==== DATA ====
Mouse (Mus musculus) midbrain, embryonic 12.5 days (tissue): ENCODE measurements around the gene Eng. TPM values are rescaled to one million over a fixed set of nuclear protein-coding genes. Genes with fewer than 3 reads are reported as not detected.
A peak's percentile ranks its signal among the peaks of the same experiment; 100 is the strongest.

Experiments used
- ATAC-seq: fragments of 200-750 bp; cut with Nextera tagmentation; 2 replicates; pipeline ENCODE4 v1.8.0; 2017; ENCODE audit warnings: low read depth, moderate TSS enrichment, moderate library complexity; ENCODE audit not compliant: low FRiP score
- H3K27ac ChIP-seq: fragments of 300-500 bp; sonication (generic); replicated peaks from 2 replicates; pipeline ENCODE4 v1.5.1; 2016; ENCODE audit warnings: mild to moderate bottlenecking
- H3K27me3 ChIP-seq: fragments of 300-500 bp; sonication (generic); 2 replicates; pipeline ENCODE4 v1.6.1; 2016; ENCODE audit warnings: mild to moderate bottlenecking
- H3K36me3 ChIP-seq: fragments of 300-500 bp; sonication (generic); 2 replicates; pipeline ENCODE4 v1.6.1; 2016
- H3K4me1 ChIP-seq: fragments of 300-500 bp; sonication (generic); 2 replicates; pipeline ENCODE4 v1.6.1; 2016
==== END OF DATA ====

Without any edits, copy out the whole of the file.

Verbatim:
Mouse (Mus musculus) midbrain, embryonic 12.5 days (tissue): ENCODE measurements around the gene Eng. TPM values are rescaled to one million over a fixed set of nuclear protein-coding genes. Genes with fewer than 3 reads are reported as not detected.
A peak's percentile ranks its signal among the peaks of the same experiment; 100 is the strongest.

Experiments used
- ATAC-seq: fragments of 200-750 bp; cut with Nextera tagmentation; 2 replicates; pipeline ENCODE4 v1.8.0; 2017; ENCODE audit warnings: low read depth, moderate TSS enrichment, moderate library complexity; ENCODE audit not compliant: low FRiP score
- H3K27ac ChIP-seq: fragments of 300-500 bp; sonication (generic); replicated peaks from 2 replicates; pipeline ENCODE4 v1.5.1; 2016; ENCODE audit warnings: mild to moderate bottlenecking
- H3K27me3 ChIP-seq: fragments of 300-500 bp; sonication (generic); 2 replicates; pipeline ENCODE4 v1.6.1; 2016; ENCODE audit warnings: mild to moderate bottlenecking
- H3K36me3 ChIP-seq: fragments of 300-500 bp; sonication (generic); 2 replicates; pipeline ENCODE4 v1.6.1; 2016
- H3K4me1 ChIP-seq: fragments of 300-500 bp; sonication (generic); 2 replicates; pipeline ENCODE4 v1.6.1; 2016